Last year, the Royal College of Surgeons in Ireland set up a working group on Gender Diversity in Surgery. Professor John Hyland, president of RCSI, took to The Irish Times last week to give us an update. In an opinion piece titled We need more female consultant surgeons, he explains that his club doesn’t have enough women in it and something really must be done. He means well but his position reveals a projection of his own preferences onto the wider world.

The idea that we need to help women get into surgery implies first that being a surgeon is a good thing. For most people, it probably isn’t. Unsurprisingly, the head of RCSI thinks surgery is the best thing in the world. If he didn’t, he probably wouldn’t have ended up leading RCSI. Prof. James Lucey of St. Patrick’s Hospital thinks psychiatry is the greatest thing in the world. Perhaps we could arrange a white-collar boxing match to settle the issue.

Prof. Hyland writes:

“Female medical students tend to underestimate their own abilities, as women do in many other walks of life. Canadian prime minister Justin Trudeau, a pioneer of gender equality in politics, has famously remarked: “You ask a man, ‘Do you want to run for office?’ His first question is, ‘When do I start?’ You ask a woman, ‘Can you run for office?’ Her question is, ‘Really? Why me? Do you think I’m good enough? Are you sure?’”

Maybe Justin Trudeau really is a pioneer. Maybe he’s a deeply sexist white knight and an indication that we should distrust the judgement of the average Canadian. Maybe Trudeau can’t tell the difference between a female senator and his 8-year-old daughter.

Prof. Hyland suggests that “the same self-underestimation may well be leading female medical students and newly qualified doctors to opt out of even considering a career in surgery”. Again, that makes sense only if we first accept the premise that those who are confident in their own abilities should want to train as surgeons.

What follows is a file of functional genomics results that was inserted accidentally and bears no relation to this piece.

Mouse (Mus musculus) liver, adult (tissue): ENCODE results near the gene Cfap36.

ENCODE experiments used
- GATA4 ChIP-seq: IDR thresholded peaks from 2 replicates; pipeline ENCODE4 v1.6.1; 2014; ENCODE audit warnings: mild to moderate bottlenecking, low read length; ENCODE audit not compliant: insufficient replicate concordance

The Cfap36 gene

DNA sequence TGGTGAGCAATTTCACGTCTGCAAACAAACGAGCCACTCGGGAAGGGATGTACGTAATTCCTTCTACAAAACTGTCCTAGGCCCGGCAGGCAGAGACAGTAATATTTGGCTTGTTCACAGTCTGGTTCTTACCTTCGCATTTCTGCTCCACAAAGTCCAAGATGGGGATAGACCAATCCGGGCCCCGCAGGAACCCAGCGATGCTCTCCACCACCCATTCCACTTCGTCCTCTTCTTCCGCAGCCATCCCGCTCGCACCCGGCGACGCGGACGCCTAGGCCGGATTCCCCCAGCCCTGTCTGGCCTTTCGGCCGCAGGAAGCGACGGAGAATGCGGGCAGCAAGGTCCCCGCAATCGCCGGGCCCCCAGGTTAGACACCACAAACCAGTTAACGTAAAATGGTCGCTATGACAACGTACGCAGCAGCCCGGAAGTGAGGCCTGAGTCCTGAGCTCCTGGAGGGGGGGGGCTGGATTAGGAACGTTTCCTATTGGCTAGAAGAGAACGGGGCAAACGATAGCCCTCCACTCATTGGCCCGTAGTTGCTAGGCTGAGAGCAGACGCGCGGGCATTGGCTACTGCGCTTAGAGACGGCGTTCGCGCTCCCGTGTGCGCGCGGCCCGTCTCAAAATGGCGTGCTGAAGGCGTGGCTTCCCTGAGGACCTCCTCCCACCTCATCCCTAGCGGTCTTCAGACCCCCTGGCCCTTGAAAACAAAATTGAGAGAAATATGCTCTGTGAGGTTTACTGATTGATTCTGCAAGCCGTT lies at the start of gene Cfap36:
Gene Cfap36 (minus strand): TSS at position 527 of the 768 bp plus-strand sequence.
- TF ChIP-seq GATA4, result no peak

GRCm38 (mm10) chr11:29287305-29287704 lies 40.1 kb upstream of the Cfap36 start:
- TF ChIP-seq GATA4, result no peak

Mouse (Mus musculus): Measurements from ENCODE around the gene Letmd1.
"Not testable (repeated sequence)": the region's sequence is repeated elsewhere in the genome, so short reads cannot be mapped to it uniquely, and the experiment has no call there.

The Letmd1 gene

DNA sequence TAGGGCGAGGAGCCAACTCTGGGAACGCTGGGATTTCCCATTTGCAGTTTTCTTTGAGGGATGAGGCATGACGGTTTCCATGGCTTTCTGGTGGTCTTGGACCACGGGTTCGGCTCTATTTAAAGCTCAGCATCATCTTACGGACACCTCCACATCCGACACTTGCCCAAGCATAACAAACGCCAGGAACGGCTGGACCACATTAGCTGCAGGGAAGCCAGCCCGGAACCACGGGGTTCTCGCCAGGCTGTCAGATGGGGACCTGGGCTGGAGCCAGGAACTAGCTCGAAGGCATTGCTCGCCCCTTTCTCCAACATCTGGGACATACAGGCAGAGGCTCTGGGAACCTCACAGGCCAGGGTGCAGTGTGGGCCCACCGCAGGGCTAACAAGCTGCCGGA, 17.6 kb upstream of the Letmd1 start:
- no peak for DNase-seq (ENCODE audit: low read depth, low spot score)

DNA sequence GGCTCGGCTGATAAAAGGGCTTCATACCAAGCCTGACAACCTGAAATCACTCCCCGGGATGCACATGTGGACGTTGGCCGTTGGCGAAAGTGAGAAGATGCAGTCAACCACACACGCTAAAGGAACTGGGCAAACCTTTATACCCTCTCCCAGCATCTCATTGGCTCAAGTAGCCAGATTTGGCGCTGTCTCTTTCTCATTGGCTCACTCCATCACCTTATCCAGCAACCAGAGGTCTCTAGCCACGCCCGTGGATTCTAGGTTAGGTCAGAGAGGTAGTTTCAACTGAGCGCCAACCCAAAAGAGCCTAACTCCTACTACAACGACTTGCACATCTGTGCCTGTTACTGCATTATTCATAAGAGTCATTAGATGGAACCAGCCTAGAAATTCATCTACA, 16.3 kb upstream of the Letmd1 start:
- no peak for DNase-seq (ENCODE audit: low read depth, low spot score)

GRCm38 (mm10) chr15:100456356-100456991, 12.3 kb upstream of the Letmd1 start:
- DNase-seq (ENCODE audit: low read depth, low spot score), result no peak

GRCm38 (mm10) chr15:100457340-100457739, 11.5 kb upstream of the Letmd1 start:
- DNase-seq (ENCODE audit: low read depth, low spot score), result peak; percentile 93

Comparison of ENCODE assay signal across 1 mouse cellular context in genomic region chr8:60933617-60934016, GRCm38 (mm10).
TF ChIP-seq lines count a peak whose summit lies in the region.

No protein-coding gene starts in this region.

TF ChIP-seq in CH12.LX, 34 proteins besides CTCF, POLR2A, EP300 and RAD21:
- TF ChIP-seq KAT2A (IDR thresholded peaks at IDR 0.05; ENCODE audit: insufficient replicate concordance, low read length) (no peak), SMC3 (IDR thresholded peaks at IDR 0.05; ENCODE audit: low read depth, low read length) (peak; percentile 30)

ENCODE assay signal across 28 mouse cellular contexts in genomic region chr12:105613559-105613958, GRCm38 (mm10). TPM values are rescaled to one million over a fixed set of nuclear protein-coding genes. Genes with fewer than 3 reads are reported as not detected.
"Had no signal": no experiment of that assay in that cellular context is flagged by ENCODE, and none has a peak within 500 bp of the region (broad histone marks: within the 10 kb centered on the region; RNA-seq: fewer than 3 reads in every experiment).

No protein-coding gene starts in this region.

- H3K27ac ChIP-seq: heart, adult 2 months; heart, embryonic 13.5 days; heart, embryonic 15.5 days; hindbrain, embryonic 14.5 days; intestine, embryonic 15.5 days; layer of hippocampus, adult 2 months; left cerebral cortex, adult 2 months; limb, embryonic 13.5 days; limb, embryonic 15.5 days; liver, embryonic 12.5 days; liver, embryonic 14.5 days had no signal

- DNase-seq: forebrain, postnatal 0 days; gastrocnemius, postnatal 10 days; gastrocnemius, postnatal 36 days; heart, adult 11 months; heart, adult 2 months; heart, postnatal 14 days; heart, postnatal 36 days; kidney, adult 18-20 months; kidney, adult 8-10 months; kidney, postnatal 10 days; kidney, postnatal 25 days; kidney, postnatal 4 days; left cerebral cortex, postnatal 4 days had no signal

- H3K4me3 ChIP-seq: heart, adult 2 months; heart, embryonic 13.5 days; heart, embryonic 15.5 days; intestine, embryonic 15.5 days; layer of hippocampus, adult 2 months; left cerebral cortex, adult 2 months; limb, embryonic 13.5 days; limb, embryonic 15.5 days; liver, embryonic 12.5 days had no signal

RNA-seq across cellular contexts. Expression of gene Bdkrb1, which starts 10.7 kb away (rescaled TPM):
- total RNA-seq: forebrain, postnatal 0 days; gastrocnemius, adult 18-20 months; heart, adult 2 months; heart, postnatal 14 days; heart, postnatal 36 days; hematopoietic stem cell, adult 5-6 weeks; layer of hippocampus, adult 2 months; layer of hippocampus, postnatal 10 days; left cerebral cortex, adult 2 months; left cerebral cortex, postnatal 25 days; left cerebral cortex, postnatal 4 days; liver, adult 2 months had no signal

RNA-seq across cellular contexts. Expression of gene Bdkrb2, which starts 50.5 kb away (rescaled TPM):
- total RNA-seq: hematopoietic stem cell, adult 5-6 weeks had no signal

People who lack confidence in their own capacity don’t enter paediatrics at a ratio of three to one [US data]. Paediatrics is, after all, harder than normal medicine because you’re dealing with nearly every disease adults get along with innumerable weird metabolic syndromes that nobody’s ever heard of.

People who lack confidence in their own capacity don’t become the majority of consultant obstetricians, a career that is spent constantly surrounded by lawyers with a thirst for blood.

It seems that Prof. Hyland looks at some of the most capable people on the planet and sees a variety of unusually tall toddlers, lost without the help of a paternal authority to guide them along their true path.

People who find surgery exciting should want to train as surgeons. Not interesting, but exciting. The prospect of repairing tissue should make the potential surgeon spring out of bed at five the morning, brain dripping with dopamine.

Everyone in medicine has to understand the surgical basics. People in different specialties have to be able to talk to one another. GPs and non-surgeon hospital doctors pay attention when surgeons present their research. Specialists in emergency medicine have to be able to perform some surgical operations.

That isn’t the same as spending thousands of hours perfecting specific techniques. It isn’t the same as comparing outcomes in tens of thousands of operations to see if one approach confers a cost advantage over another. Maybe a person needs an unusual obsession to become a consultant surgeon and be cheerful about it.

I have no idea what causes that unusual obsession but it’s entirely possible that, wherever it comes from, it’s more likely to appear in men. Lots of things are more likely to appear in men, such as the proclivity to murder, interest in chess, antisocial personality disorder, and beards.

Prof. Hyland’s article ends in a predictable manner:

“Gender diversity is not just an issue in surgery. It’s not just an issue in healthcare. Gender diversity is an issue in all aspects of life, and in surgery we must begin the work needed to bring it about.”

That is a statement of patent nonsense. We must instead begin the work of convincing senior figures in all areas of life that their younger colleagues are not their property and are not assets to be invested and moved around like financial stocks or board game pieces.

If there is one thing people in the modern world absolutely do not need, regardless of their age, it is yet another parent figure. We are already surrounded by too many to count.